But I think there are few people sadder than a failed narcissist. With this crisis we certainly abound as inflated expectations and hopes are smashed and lead to some of the suicides, violence, substance abuse issues and other forms of self abandonment that we see. It seems the individual and cultural lack of compassion for others eventually extends to ourselves when we do not meet our own ridiculous grandiose fantasies of excess. That is a crushing defeat and the lower you are in the pecking order the harder it is to buffer.
Here is an interesting article looking at our current state of humanity and potentially that awaits us if we can all just forgive our adolesent ways and move into Adulthood.
Workman's article was pretty good and I was intrigued with the approach until that absurd rationalization of why Obama is so divisive and disliked. To propose that he is 'hated' because he sounds like an 'adult' encouraging compassion, etc. is downright silly. He is intensely disliked by many for the incredible degree of hypocracy, destructive ineptitude, and (far) leftist progressive agenda that he has brought to the office.
That he is able, with a straight face, to implore us to behave in ways that he then flaunts in personal action is the worst possible parenting style imaginable. If we wonder why narcissism is a problem, look no further than the hallowed halls of our nation's capitol. Workman file into the trash.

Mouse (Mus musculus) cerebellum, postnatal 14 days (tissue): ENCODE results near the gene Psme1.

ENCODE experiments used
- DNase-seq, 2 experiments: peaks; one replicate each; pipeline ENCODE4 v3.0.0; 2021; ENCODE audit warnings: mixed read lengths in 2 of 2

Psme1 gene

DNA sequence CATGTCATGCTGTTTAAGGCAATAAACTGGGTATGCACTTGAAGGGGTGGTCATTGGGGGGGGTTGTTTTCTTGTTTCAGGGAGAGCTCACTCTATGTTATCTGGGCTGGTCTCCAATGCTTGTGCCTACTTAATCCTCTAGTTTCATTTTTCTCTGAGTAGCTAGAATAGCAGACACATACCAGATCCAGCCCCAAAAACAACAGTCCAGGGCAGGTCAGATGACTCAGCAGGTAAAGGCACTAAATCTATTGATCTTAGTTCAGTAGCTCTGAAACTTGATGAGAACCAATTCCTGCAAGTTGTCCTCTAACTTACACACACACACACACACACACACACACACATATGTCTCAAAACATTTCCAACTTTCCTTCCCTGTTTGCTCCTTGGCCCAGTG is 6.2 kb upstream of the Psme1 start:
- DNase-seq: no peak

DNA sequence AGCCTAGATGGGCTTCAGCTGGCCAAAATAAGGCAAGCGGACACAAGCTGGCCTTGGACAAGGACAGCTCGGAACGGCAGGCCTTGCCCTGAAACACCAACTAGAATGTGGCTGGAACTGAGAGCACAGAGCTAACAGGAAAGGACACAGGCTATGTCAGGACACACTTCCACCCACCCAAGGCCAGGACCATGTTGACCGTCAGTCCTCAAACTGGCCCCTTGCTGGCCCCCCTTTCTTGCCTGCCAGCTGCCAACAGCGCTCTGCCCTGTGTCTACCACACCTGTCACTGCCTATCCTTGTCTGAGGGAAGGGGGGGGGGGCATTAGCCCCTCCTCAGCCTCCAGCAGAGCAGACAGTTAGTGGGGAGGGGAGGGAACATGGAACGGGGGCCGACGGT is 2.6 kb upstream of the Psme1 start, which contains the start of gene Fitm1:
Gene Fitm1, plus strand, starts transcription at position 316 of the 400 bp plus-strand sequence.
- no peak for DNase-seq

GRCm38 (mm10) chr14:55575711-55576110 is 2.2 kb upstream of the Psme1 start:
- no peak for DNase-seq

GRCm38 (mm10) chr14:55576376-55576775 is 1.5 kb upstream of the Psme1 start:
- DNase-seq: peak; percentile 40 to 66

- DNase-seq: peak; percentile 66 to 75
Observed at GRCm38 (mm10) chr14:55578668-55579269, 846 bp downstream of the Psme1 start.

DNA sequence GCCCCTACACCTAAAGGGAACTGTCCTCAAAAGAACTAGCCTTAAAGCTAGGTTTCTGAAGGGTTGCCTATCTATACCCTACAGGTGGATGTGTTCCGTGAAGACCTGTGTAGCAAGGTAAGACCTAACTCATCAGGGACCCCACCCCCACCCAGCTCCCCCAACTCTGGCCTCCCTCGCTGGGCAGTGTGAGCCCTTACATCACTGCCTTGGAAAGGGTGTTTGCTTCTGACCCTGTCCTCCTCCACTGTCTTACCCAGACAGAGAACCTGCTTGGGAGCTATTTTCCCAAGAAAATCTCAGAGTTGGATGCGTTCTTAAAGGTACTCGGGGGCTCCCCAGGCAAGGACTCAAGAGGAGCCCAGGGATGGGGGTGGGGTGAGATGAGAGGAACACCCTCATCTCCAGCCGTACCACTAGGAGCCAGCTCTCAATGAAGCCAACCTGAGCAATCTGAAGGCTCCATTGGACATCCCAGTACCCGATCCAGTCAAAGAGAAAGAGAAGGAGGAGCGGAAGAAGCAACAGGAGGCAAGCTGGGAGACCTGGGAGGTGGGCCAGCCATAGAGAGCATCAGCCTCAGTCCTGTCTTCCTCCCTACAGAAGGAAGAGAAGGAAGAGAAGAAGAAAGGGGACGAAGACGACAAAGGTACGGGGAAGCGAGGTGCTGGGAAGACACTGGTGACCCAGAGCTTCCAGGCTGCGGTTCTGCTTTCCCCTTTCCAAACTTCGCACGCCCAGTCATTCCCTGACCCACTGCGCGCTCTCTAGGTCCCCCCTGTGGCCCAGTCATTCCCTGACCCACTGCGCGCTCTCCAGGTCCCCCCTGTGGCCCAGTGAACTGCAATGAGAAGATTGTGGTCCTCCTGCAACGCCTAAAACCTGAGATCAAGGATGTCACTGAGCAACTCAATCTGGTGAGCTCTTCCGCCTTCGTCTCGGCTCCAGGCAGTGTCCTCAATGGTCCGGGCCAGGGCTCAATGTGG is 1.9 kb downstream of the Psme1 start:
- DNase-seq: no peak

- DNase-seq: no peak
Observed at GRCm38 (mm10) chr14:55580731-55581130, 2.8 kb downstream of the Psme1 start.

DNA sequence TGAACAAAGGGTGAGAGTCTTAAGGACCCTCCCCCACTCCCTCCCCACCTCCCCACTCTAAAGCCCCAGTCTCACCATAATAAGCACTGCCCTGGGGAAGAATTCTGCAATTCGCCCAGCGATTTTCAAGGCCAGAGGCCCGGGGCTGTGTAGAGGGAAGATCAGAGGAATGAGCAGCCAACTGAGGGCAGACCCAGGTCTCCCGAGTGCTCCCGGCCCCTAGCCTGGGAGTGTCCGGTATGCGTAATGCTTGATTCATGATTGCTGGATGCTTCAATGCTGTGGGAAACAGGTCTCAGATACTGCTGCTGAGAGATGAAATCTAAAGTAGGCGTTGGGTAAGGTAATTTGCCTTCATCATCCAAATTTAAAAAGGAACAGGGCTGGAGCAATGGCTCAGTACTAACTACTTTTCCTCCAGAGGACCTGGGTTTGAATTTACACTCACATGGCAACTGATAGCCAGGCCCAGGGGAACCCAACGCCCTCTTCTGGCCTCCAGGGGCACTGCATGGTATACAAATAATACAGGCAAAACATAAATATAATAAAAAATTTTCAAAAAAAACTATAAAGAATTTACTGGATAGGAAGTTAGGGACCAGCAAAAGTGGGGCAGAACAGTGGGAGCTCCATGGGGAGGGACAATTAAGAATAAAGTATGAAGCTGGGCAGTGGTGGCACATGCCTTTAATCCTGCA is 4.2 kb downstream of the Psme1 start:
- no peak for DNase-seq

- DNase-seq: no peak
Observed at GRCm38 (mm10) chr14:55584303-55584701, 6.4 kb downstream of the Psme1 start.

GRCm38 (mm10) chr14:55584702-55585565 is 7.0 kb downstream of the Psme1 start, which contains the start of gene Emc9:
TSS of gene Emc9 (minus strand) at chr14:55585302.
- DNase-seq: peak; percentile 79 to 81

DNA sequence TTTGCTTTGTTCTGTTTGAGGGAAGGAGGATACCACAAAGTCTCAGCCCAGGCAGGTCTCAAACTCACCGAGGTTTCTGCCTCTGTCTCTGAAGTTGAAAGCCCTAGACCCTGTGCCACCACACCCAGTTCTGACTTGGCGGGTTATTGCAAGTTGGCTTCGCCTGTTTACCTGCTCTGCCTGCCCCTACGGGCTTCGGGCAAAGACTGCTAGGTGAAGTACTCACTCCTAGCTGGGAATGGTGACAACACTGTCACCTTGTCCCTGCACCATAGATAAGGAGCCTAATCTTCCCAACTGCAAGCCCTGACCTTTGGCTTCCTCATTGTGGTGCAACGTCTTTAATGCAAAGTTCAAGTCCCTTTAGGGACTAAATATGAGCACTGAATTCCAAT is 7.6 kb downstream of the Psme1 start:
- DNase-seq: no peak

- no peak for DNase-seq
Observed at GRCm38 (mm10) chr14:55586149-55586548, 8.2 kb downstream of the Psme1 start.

"It angers them to have to listen to someone exhorting them to be kind, caring and loving, to think long-term and honor their deepest core values, when what they want to do — and what our systems have conditioned them to do — is satisfy their juvenile material cravings and assuage their emotional insecurities. Obama's demonization then, is metaphorically comparable to the crucifixion of Jesus."
Barbara Killenger is a Canadian phychologist who has written what I think are some excellent books on topics closely related to what is being discussed here. And yes, she certainly does believe there is an "epidemic" of narcissim in our modern western culture. Especially in the US.
She points to the loss of a persons feeling function, as well as a lack of compassion as being the primary characteristics of the narcissistic personality. And these kinds of people are often in positions of power/wealth and/or fame. And she does mention how devastating it is for these kinds of people to fail. And then have to face up to their shortcomings and especially loss or lack of personal integrity.
And I find it very interesting that much of what she says sounds a lot like what Arthur Robey has often posted in regards to the message of Iain McGilchrist (The Master and his Emissary). This seems to be about the primary functions of the left hemishere: Power and Control.
Barbara Killenger has written, Integrity Doing The Right Thing for the Right Reason
and, Woraholics, The Respectable Addicts
And here is an excerpt from her latest book on the topic of our increasing prevelance cultural narcissim,
From her book Finding Balance in Anxious Times
Crossroads: Labor Pains of New World Order.